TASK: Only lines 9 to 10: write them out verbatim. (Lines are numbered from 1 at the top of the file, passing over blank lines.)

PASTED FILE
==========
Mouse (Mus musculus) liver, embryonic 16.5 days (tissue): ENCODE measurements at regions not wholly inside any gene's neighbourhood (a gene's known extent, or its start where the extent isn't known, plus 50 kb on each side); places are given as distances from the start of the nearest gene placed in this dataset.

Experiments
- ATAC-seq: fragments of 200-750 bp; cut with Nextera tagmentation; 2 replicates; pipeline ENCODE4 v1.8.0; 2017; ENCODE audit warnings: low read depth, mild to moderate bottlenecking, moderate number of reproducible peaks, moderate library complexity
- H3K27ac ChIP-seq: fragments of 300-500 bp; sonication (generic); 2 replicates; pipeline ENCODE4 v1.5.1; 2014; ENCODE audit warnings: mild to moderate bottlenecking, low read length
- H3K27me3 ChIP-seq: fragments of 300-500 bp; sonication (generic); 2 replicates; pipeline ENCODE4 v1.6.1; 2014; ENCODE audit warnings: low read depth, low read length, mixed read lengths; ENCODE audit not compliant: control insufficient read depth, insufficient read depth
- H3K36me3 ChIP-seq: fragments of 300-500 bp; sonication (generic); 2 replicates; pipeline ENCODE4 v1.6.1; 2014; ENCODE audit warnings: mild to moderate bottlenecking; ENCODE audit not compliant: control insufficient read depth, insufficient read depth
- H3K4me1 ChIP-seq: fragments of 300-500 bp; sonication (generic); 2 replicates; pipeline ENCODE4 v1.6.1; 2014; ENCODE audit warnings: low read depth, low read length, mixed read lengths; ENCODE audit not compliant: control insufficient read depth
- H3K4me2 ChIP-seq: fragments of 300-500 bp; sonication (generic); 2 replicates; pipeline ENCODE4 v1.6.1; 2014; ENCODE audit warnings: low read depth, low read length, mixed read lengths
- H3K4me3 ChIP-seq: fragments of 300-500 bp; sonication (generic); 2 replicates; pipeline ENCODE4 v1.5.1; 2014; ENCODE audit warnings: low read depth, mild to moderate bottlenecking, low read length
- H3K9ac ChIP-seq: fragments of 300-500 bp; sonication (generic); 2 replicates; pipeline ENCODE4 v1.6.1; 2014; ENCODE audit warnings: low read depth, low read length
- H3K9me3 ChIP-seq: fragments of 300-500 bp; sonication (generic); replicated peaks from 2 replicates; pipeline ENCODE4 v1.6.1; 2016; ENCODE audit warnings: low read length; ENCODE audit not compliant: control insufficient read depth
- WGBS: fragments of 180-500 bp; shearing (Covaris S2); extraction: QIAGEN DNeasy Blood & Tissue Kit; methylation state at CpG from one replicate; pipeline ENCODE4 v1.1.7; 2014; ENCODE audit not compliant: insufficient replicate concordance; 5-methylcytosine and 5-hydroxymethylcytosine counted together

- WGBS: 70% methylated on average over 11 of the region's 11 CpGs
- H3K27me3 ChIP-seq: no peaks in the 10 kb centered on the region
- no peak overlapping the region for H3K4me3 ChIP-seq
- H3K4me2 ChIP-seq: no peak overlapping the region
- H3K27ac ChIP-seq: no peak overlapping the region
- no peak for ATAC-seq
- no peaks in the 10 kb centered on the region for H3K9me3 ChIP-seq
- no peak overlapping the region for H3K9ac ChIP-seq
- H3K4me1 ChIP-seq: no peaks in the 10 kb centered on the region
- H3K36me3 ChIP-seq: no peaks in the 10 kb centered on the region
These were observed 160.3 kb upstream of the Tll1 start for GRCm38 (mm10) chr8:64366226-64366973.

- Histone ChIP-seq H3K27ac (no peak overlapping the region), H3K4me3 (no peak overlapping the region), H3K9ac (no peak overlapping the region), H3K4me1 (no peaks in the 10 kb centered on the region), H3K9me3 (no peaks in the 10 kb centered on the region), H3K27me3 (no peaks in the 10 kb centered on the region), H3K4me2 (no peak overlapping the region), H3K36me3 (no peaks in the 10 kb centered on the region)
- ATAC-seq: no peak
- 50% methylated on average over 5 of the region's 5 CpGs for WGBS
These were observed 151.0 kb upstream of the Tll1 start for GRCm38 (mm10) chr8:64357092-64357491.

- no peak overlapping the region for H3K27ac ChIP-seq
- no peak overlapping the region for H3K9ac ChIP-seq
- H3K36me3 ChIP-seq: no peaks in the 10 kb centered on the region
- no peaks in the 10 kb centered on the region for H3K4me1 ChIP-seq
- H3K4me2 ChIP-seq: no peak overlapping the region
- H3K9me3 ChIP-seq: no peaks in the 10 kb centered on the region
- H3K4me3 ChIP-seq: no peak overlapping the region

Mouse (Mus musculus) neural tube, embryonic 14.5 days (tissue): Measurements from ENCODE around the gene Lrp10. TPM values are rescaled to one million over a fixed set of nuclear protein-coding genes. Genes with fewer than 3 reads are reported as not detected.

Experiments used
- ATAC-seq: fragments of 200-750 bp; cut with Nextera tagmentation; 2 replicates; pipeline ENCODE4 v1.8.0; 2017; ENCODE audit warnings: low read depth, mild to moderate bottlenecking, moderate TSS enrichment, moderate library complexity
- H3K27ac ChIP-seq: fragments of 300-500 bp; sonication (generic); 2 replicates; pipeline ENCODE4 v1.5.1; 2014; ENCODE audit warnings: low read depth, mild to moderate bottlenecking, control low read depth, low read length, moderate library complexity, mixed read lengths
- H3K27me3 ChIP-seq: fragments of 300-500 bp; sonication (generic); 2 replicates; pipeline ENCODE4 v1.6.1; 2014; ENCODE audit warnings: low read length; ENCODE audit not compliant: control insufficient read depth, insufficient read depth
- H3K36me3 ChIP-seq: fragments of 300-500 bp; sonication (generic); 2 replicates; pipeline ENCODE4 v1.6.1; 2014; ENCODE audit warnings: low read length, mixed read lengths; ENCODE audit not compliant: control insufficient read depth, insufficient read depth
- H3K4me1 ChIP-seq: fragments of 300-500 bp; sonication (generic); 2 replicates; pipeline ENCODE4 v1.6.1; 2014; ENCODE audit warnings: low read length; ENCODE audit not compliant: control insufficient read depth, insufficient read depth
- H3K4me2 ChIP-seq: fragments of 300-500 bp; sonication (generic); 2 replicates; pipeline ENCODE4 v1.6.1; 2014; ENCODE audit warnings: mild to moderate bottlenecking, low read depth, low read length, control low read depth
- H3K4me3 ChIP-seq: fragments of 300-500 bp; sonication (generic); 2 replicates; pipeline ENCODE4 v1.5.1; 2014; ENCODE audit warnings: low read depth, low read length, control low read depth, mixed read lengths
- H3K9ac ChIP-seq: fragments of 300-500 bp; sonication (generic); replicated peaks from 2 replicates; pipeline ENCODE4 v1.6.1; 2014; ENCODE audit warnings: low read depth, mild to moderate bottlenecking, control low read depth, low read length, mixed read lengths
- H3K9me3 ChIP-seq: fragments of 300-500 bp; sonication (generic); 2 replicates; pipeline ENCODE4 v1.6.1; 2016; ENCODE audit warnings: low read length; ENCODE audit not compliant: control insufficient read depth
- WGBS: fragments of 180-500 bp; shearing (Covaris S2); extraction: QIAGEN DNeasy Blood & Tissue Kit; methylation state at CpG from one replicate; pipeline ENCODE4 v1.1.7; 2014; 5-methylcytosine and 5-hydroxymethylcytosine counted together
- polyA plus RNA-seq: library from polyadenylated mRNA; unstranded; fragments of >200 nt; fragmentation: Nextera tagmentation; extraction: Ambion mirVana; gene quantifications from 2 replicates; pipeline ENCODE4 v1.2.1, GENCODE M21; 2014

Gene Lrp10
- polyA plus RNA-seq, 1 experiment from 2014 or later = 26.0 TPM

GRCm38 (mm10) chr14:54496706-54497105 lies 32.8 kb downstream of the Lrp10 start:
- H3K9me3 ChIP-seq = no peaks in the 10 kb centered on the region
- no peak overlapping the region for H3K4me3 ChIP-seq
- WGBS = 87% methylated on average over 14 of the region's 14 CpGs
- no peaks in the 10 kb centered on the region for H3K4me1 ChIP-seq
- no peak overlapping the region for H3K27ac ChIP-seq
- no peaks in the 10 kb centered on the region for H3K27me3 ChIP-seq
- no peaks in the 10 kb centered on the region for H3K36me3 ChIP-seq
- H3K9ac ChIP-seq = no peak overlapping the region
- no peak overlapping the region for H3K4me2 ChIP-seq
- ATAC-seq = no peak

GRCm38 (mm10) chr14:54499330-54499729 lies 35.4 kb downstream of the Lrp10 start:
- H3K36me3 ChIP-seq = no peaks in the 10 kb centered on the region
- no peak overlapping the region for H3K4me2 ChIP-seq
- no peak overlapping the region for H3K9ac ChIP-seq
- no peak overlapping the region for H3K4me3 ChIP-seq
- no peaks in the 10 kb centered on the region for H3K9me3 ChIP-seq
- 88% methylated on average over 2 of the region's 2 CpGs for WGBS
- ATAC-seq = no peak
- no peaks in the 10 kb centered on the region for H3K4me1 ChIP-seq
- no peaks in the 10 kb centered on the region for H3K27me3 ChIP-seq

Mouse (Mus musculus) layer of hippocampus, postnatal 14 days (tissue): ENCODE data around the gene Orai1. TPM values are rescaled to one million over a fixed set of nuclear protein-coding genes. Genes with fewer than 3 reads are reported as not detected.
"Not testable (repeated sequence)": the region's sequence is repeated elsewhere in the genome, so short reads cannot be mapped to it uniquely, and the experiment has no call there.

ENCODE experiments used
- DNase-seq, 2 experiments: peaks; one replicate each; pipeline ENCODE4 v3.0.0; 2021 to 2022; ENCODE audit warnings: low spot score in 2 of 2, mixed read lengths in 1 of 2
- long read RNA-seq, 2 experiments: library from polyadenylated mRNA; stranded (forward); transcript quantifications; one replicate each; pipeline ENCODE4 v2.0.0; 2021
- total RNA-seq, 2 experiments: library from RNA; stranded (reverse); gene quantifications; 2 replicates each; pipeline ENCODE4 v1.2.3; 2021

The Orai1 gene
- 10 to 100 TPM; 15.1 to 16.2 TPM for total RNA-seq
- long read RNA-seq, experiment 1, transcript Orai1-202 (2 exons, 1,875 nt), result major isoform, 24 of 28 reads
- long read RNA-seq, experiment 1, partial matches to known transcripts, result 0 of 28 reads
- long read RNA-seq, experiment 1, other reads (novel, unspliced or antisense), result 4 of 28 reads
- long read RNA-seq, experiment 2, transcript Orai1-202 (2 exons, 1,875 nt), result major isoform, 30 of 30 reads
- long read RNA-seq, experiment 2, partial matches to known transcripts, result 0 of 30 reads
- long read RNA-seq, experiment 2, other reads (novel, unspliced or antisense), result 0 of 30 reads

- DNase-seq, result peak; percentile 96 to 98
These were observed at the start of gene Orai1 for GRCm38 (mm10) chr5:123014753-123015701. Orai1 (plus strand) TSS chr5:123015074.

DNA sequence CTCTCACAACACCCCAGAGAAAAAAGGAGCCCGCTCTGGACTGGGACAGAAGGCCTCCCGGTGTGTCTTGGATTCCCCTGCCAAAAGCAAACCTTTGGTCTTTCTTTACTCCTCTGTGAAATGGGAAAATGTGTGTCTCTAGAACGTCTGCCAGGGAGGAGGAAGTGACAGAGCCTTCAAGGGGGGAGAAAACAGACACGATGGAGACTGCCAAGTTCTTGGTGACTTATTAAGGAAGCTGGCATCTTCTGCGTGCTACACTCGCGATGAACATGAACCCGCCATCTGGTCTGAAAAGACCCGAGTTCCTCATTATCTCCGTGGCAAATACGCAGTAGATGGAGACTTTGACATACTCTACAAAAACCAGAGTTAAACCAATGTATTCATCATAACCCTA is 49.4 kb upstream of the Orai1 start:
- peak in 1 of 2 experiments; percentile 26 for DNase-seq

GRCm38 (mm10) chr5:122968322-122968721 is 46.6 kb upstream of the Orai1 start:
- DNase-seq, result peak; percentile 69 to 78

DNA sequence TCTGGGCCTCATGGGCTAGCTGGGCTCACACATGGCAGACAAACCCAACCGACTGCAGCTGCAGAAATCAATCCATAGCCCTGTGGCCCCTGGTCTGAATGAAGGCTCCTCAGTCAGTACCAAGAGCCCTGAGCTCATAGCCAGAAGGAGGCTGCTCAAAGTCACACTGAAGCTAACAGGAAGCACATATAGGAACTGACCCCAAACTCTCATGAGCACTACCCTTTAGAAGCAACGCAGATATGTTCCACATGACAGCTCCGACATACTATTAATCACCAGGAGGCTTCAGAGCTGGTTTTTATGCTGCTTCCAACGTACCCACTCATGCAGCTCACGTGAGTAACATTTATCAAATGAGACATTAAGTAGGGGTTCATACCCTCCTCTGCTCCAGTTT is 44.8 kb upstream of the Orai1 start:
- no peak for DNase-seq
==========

- H3K4me3 ChIP-seq: fragments of 300-500 bp; sonication (generic); 2 replicates; pipeline ENCODE4 v1.5.1; 2014; ENCODE audit warnings: low read depth, mild to moderate bottlenecking, low read length
- H3K9ac ChIP-seq: fragments of 300-500 bp; sonication (generic); 2 replicates; pipeline ENCODE4 v1.6.1; 2014; ENCODE audit warnings: low read depth, low read length